Taiwanese Firms Look to Cash In on China’s Strained Relations with Burma
By William Boot 12 September 2014
Tiny Taiwan is bidding to upstage its giant neighbor by investing heavily in Burma while the Southeast Asian nation’s relations with China remain cool.
After a series of recent small-scale Taiwanese investments, the Taiwan Electrical and Electronic Manufacturers’ Association (TEEMA) has announced plans to spend nearly half a billion dollars developing an industrial park in the Irrawaddy Delta.
TEEMA said it wants to invest US$468 million to provide a base for possibly dozens of Taiwanese electrical-component makers. If it goes ahead the project would create hundreds of semi-skilled jobs.
“According to industry insiders, TEEMA has already signed a letter of intent with its Myanmar counterpart to solicit 1,400 hectares (3,458 acres) of land from the government there,” said the China Economic News Service (CENS).
“The association has also commissioned the Taiwan-based Sinotech Engineering Consultants, a corporate consultant, to assess the feasibility of the project.”
The industrial park plan comes as Taiwan, the breakaway Chinese island, seeks to diversify its investments away from both mainland China and Vietnam where it has previously established numerous factories.
“Myanmar can be a good alternative to investment in China and Vietnam, given that labor shortages and the recent anti-China rioting [in Vietnam] have aroused concerns among overseas Taiwanese firms operating in those countries,” the chairman of TEEMA, Guo Tai-chiang, was quoted by CENS as saying.
Taiwan has stepped up its interest and investment in Burma over the past year.
The Taiwan External Trade Development Council opened an office in Rangoon last November to “help Taiwanese companies explore business opportunities.”
In June, Taiwan’s Financial Supervisory Commission gave the green light for three Taiwanese banks to pursue the establishment of representative offices with a view to opening branches in Rangoon, said the state-run Central News Agency (CNA) in Taipei.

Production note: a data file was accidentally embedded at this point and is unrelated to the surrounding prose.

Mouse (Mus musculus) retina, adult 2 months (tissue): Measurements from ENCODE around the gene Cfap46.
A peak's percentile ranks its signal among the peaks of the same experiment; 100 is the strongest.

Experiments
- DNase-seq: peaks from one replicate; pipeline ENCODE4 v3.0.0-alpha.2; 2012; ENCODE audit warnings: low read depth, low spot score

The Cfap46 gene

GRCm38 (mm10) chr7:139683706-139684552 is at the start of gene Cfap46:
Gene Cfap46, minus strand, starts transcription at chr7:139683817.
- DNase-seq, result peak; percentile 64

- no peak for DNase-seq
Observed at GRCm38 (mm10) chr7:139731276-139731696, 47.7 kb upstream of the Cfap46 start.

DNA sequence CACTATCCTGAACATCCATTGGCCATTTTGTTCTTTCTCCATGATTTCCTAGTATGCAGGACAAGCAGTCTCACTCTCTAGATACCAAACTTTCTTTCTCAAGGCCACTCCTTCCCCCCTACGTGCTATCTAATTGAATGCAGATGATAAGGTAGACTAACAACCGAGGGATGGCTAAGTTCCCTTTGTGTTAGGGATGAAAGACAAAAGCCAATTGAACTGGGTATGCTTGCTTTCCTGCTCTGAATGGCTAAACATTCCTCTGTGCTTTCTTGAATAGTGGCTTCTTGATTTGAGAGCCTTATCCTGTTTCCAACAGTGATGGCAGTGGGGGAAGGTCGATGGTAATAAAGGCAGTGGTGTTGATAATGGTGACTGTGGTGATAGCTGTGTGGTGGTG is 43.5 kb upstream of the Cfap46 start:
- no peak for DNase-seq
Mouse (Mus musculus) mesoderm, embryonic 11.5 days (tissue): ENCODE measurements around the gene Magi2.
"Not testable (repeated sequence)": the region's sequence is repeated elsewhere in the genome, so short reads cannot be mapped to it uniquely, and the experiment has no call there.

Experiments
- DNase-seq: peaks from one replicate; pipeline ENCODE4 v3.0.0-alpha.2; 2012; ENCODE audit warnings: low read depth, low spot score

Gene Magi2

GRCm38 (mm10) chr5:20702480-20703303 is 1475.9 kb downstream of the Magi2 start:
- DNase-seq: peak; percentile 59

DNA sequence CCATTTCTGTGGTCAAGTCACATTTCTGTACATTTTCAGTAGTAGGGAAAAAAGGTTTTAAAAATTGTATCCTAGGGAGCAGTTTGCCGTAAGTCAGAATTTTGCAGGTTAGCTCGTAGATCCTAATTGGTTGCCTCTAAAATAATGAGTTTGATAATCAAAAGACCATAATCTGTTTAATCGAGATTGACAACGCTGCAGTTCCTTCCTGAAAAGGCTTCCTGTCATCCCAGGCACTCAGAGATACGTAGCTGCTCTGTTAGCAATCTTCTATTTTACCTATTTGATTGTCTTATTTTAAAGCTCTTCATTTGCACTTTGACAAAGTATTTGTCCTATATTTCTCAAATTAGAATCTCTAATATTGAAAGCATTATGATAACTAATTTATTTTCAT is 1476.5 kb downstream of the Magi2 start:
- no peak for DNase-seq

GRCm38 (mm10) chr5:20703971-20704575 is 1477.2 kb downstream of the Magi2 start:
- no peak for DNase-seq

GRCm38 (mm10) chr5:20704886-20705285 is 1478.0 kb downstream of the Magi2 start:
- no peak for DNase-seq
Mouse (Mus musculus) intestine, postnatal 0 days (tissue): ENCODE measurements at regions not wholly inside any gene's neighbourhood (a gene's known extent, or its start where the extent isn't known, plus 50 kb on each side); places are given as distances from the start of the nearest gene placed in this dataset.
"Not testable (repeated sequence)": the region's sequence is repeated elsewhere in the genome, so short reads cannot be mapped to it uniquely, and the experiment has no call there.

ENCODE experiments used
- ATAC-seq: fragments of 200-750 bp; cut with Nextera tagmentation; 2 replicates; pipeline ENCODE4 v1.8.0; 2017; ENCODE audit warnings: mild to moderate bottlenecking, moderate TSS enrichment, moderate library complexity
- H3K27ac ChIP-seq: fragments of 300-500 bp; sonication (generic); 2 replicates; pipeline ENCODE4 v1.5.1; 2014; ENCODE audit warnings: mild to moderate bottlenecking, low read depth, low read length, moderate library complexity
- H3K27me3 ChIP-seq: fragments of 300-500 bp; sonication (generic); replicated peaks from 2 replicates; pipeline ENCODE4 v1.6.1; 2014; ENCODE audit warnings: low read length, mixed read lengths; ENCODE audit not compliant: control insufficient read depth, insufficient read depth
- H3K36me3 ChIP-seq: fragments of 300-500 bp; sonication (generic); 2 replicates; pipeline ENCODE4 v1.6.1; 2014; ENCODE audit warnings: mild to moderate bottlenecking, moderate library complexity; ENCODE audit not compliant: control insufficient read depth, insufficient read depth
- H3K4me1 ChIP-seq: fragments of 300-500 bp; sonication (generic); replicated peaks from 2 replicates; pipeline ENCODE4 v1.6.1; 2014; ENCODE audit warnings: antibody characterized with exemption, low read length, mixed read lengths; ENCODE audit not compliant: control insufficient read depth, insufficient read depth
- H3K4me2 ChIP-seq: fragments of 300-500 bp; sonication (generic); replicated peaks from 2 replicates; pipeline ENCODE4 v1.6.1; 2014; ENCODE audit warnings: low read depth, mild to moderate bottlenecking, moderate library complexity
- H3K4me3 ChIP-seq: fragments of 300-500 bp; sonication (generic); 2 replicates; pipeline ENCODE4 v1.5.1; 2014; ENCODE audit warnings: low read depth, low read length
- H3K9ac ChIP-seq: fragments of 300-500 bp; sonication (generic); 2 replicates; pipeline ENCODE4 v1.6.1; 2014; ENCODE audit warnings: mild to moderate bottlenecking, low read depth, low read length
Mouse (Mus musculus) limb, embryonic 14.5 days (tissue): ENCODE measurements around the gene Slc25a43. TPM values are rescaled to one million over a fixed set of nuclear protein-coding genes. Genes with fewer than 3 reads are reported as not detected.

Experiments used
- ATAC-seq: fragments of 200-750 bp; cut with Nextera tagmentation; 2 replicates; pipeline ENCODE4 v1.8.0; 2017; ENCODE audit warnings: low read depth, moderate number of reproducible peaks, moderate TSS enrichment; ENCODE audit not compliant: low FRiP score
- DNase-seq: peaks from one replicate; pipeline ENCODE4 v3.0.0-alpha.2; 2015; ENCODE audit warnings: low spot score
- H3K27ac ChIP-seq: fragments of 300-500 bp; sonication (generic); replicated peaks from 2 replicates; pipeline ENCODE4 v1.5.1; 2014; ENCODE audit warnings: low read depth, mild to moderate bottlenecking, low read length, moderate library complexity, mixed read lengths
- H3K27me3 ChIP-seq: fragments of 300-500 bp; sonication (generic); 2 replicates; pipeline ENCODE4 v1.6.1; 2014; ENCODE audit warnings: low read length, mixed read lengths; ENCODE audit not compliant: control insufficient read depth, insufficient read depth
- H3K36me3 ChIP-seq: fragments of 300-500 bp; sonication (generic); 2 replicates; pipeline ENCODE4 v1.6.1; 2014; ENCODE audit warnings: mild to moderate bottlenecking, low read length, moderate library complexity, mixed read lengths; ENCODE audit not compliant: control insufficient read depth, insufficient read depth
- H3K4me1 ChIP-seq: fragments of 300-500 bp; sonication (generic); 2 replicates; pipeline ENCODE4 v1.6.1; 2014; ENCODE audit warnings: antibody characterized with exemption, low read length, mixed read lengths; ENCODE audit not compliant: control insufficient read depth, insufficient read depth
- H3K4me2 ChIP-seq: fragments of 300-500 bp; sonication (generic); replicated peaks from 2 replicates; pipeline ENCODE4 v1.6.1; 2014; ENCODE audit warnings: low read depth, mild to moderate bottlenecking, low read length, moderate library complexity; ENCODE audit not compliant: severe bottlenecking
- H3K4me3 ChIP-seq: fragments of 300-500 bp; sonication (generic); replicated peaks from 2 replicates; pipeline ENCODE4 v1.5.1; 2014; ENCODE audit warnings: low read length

“Worrying about a recurrence of Vietnam’s recent anti-Chinese riots, which caused serious damage to hundreds of Taiwanese enterprises, the island’s banks are planning to switch their development focus to other areas of Southeast Asia. Underdeveloped Myanmar and Laos are the favored countries,” said CENS.
The Taiwan External Trade Development Council hosted a four-day auto parts trade fair in Rangoon during July.
Taiwan’s level of investment in Burma to date remains modest compared with mainland China and other countries such as Thailand, Singapore and even Vietnam. However, input is growing. Bilateral trade in 2013 grew by more than 15 percent over the previous year.
“Myanmar has abundant natural resources and cheap labor but many structural problems remain,” CNA quoted an unnamed Taiwan council official saying.
Taiwan’s Pou Chen Group, one of the world’s largest contract manufacturers of footwear, announced in June it would invest $100 million in a production factory in Rangoon.
The factory is scheduled to be ready to begin operating by the end of 2015 and is initially targeting production of 300,000 pairs of shoes per month, rising to 800,000 pairs per month by 2019, said CENS quoting company chief executive Patty Tsai.
“With gradually higher wages in China, and the recent violent anti-China protests in Vietnam, Tsai pointed out that Pou Chen is eagerly trying to set up production in other countries, besides China, Vietnam and Indonesia, as part of its strategy to expand overseas output and hedge risks of concentrating production in a single place,” CENS reported.
TEEMA’s Guo said Taiwan is keen to focus more on Burma to help give it more access to Asean, which is set to launch a tariff-free trading bloc among its 10 member countries from the end of 2015.
“Once the planned industrial park is in operation, a thorough supply chain will likely be built up making it easier for Taiwanese firms it to explore the Myanmar market,” CENS said.
“This is especially significant given Taiwan’s lack of membership in the Association of Southeast Asian Nations and the stalemate over the signing of a cross-strait agreement on trade in goods and services with China.”
The location of the proposed industrial park in Irrawaddy Division has still to be finalized, but it would include its own power plant to provide the necessary electricity, said Guo.
Taiwan’s Ministry of Economic Affairs is assisting TEEMA by liaising with the Naypyidaw government, said CNA.